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Pianos Become The Teeth – Wait For Love

Expectations were high for this latest installment by Baltimore’s Pianos Become The Teeth. On Keep You, the former post-hardcore/screamo act wrong-footed everyone, fans included, with a collection of mature, considered alt-rock. The band eased up on their trademark ‘distorted intensity’, supplementing post-rock dynamics and, most surprisingly of all, screamed vocals were jettisoned in favour of rather beautifully sung vocals. Some loyal followers felt alienated by this move but there is no disputing its success. Heartfelt, emotional material remained central to the band’s music. However it was presented within a far more inclusive platform.

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On Wait For Love, Pianos Become The Teeth seem to have forgotten the ‘less is more’ rule that helped Keep You find such critical acclaim. That last album was ‘lightning in a bottle’. The new one begins with ‘Fake Lightning’ and it isn’t the only ominous sign around. The band had already released teaser singles ‘Charisma’ and ‘Bitter Red’ in the lead up to release. Unfortunately neither show the Maryland act at their best. ‘Charisma’ in particular is a tiring listen with Kyle Durfey repeating “And what a way” over and over to ever-diminishing returns.

The man who famously gave up screaming has seemingly adopted the rant.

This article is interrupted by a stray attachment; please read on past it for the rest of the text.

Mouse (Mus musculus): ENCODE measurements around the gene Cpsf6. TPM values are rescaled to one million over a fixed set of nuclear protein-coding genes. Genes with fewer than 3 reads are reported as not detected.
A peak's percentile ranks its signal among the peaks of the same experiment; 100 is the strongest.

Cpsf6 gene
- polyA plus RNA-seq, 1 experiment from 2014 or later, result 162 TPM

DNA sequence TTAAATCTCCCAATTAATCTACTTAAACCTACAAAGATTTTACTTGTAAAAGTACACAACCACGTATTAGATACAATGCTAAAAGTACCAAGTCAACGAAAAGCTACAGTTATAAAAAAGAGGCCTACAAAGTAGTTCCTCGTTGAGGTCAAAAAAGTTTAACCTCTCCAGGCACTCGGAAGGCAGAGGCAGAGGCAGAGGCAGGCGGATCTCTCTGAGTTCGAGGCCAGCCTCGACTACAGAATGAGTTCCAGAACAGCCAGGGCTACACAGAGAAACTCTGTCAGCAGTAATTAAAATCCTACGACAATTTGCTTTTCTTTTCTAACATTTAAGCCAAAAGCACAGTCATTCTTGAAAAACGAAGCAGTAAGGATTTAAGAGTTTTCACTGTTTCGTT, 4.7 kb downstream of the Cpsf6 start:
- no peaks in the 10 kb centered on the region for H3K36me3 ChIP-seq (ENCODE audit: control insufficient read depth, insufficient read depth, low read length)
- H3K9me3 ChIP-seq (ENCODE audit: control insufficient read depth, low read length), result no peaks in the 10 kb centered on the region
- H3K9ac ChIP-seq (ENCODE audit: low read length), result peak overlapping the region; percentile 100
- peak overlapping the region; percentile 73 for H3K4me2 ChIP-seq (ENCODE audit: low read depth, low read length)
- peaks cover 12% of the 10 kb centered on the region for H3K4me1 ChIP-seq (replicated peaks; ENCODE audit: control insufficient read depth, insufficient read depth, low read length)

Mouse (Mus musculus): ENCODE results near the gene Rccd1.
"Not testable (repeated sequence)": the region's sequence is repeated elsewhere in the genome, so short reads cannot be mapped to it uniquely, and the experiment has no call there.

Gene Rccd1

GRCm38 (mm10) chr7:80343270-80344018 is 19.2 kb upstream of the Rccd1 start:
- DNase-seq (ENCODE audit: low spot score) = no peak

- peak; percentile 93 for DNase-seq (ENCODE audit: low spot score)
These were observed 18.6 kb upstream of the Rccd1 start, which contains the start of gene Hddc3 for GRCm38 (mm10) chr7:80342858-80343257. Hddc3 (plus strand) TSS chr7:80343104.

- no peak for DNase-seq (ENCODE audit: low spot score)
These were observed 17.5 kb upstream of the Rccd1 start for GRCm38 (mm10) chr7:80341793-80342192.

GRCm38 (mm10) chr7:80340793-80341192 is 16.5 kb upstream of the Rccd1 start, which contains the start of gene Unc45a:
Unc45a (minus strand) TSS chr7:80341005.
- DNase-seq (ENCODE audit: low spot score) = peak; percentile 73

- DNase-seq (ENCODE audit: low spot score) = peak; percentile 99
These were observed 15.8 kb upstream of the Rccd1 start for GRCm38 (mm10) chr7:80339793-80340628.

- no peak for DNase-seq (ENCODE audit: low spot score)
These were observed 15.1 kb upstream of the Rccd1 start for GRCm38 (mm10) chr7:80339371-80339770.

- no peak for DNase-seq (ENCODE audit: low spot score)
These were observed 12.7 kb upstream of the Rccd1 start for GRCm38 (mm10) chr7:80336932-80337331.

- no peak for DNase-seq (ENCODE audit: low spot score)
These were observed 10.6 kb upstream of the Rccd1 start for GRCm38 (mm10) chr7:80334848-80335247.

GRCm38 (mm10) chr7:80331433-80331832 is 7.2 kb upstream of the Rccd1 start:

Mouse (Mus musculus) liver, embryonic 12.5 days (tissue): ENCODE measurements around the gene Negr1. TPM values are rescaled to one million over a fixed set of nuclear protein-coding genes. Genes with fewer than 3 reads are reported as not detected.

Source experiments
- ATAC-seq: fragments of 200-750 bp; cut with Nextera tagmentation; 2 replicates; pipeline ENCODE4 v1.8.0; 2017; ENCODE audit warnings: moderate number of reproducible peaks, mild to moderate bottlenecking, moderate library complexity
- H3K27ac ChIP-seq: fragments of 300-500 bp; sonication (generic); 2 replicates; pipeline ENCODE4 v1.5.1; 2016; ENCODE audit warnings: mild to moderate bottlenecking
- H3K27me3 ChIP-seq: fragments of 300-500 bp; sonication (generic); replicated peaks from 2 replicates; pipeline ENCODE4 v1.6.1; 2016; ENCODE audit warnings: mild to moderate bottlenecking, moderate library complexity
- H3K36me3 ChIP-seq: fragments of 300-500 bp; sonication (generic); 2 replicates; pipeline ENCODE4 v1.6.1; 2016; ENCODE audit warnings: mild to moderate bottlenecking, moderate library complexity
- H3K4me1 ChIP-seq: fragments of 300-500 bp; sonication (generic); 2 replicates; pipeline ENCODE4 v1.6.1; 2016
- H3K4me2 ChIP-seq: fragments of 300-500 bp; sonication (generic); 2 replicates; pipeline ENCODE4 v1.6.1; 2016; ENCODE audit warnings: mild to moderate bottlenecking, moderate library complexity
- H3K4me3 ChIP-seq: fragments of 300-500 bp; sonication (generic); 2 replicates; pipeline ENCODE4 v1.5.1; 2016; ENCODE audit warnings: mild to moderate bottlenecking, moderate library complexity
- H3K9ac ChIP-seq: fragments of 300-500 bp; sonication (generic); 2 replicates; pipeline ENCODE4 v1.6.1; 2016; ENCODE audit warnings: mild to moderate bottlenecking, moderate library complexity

‘Bitter Red’ is less disappointing and probably an attempt at some kind of ‘arena grandeur’. Neither would be a particular problem if the album had been a bit more nuanced. It’s almost as though whoever mixed the album couldn’t decide what should be prominent and instead just slid all the bars up to eleven. The result is a Mad Max, Fury Road of an album. Some will love it, but for me, Wait For Love is too linear, too relentlessly high octane and ‘one-geared’ to be really interesting.

‘Bay Of Dreams’ eventually takes things down to a funereal pace, but just doesn’t do a great deal while it’s there. ‘Atmosphere’, this is not. However I am rather partial to the next track, ‘Forever Sound’ which almost redeems the album singlehandedly. From this point, Wait For Love remains patchy. Closing track ‘Blue’ is undoubtedly the album’s crowning glory and worth the admission price alone. Signature Durfey, ‘Blue’ is about missing your own father while becoming one.

“In a certain light
We all agree he’s got your eyes
And I could die
To see him sitting by your side”

There isn’t a dry eye left in the house. Yet I can’t shake the feeling that the whole album should’ve been of ‘Blue’s quality. Considering the band’s trajectory, the assured majesty of Keep You plus satellite tracks such as ‘895’, Wait For Love should have been another masterpiece. Instead it has failed by some distance.

There’s just too much grandstanding on this album.

Pianos Become The Teeth "Wait For Love" Trilogy | Dir: Michael Parks Randa from Michael Parks Randa on Vimeo.

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